The Simon Wiesenthal Center honors Pope John Paul II
May 2nd, 2011
SIMON WIESENTHAL CENTER : POPE JOHN PAUL II’S LEGACY TO BECOME PART OF MUSEUM OF TOLERANCE’S PERMANENT EXHIBIT
Photo: 2003, Vatican, ROME - Rabbi Marvin Hier meeting with Pope John Paul II. Credit: The Simon Wiesenthal Center.
Los Angeles -- The Simon Wiesenthal Center announced today that it would honor the beatification of the late Pope John Paul II by including highlights of his historic friendship and solidarity with the Jewish people as a part of the permanent exhibit of the Center’s renowned Museum of Tolerance in Los Angeles.
This March, the Center honored John Paul II with its Medal of Valor at a ceremony in New York. At the behest of Pope Benedict XVI, Archbishop Pietro Sambi, the Papal Nuncio to the United States received the medal on behalf of the Vatican.
“Pope John Paul II will always have a special place of honor in the hearts of Jews everywhere. In our two private audiences with the Pope, we experienced firsthand the uniqueness of this great man; from the very beginning of his pontificate, the warmth of his interaction-- particularly how he engaged in conversation with each of the Holocaust survivors who were members of our delegation,” recalled Rabbi Marvin Hier, Founder and Dean of the Simon Wiesenthal Center, who along with Larry A. Mizel, Chairman of the Board of Trustees, presented the Medal of Valor posthumously to the late Pontiff.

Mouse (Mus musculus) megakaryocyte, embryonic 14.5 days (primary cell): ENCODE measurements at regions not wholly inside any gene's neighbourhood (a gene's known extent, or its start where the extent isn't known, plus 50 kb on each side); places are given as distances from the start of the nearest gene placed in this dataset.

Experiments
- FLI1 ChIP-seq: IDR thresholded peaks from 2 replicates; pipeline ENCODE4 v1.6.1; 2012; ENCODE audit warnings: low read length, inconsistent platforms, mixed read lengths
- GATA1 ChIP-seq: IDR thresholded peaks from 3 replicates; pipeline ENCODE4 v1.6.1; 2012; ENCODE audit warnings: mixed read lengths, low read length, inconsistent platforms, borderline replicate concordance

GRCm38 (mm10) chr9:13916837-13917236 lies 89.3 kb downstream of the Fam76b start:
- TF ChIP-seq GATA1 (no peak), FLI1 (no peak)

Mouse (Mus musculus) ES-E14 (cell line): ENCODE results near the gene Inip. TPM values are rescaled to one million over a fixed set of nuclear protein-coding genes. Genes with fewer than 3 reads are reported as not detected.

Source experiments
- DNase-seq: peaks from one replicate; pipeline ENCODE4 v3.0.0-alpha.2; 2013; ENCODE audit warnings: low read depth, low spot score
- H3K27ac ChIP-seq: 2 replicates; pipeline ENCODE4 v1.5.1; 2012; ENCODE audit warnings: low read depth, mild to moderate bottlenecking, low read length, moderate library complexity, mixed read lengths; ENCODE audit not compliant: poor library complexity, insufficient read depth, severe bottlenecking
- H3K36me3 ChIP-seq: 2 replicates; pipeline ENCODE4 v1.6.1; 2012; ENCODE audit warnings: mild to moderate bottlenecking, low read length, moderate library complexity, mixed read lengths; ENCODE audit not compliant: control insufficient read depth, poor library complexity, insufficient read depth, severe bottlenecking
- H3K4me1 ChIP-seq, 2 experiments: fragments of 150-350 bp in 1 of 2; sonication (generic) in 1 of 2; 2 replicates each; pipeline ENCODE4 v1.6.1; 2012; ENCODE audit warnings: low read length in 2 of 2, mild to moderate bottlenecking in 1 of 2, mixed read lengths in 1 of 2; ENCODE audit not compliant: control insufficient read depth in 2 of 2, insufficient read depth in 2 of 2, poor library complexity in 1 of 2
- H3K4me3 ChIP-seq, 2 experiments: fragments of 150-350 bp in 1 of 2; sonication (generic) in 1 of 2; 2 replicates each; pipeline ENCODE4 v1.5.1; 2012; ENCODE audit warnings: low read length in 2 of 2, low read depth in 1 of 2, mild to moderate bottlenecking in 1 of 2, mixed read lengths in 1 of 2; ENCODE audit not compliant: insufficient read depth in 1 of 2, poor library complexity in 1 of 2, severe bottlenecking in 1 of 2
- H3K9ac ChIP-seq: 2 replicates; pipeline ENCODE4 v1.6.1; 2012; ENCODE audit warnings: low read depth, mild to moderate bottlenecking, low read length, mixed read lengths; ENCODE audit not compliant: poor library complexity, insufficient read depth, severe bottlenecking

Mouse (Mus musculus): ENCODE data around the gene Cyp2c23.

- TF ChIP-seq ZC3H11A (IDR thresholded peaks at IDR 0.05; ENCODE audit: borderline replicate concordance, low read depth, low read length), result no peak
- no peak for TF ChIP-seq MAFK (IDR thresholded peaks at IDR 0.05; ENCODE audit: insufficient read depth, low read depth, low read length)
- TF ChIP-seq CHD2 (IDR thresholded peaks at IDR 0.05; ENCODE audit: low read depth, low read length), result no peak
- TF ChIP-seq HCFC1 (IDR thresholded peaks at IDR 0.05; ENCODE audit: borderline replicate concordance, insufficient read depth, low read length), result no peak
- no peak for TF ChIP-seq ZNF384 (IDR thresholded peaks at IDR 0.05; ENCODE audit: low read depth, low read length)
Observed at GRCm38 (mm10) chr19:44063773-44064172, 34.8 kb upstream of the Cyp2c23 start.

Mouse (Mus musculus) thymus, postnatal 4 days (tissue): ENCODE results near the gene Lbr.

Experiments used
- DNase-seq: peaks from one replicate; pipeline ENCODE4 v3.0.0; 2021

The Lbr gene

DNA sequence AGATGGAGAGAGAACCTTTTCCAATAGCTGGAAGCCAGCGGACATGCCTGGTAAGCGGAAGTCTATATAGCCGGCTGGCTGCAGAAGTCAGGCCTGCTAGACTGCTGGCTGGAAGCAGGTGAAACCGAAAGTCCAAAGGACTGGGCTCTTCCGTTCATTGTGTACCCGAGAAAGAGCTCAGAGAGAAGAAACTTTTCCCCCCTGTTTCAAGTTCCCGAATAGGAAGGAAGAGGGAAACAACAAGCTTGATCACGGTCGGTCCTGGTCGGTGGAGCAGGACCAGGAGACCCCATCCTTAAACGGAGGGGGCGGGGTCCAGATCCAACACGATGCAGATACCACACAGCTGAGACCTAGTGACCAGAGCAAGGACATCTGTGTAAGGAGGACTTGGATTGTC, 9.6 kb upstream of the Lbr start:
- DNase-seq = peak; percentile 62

“We could see as early as 1983, that this Pope would go on to make history. John Paul II will be remembered for charting a new course in the often-troubled relationship between the Church and the Jewish people. He was the first Pope in the 2000-year history of the Church to pray in a synagogue, the first to visit a concentration camp, and the first to recognize the State of Israel,” Rabbi Hier added. “We want these achievements to be part of the permanent installation of the Museum of Tolerance so that they may be a living testimony to his remarkable life and a source of inspiration for future generations,” Rabbi Hier concluded.
The Simon Wiesenthal Center is one of the largest international Jewish human rights organizations with over 400.000 members. It is an NGO at international agencies including the United Nations, UNESCO, the OSCE, the Council of Europe, the OAS and the Latin American Parliament.
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